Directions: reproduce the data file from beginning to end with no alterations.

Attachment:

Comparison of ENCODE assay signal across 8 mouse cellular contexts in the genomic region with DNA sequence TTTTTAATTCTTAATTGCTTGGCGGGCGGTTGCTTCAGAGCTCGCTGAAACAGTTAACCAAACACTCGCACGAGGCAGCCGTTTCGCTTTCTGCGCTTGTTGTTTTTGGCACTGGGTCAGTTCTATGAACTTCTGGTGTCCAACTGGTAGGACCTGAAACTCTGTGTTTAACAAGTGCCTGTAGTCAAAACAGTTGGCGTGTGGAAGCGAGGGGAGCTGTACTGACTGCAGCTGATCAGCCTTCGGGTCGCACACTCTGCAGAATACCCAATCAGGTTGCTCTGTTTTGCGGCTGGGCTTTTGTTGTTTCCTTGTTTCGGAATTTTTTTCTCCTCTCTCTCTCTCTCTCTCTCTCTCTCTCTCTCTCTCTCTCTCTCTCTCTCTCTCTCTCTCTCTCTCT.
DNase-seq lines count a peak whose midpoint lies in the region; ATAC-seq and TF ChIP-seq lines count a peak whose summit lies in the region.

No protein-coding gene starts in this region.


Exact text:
Comparison of ENCODE assay signal across 8 mouse cellular contexts in the genomic region with DNA sequence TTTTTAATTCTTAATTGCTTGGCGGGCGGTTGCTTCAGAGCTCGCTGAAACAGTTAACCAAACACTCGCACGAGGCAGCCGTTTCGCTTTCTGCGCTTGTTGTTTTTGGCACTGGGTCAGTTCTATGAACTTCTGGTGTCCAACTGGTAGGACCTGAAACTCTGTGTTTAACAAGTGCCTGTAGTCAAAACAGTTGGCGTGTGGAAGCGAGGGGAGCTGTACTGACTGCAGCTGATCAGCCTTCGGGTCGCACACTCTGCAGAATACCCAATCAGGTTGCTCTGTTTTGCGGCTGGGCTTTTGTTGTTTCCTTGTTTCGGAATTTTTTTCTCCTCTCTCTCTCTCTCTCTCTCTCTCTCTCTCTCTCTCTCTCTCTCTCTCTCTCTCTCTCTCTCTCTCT.
DNase-seq lines count a peak whose midpoint lies in the region; ATAC-seq and TF ChIP-seq lines count a peak whose summit lies in the region.

No protein-coding gene starts in this region.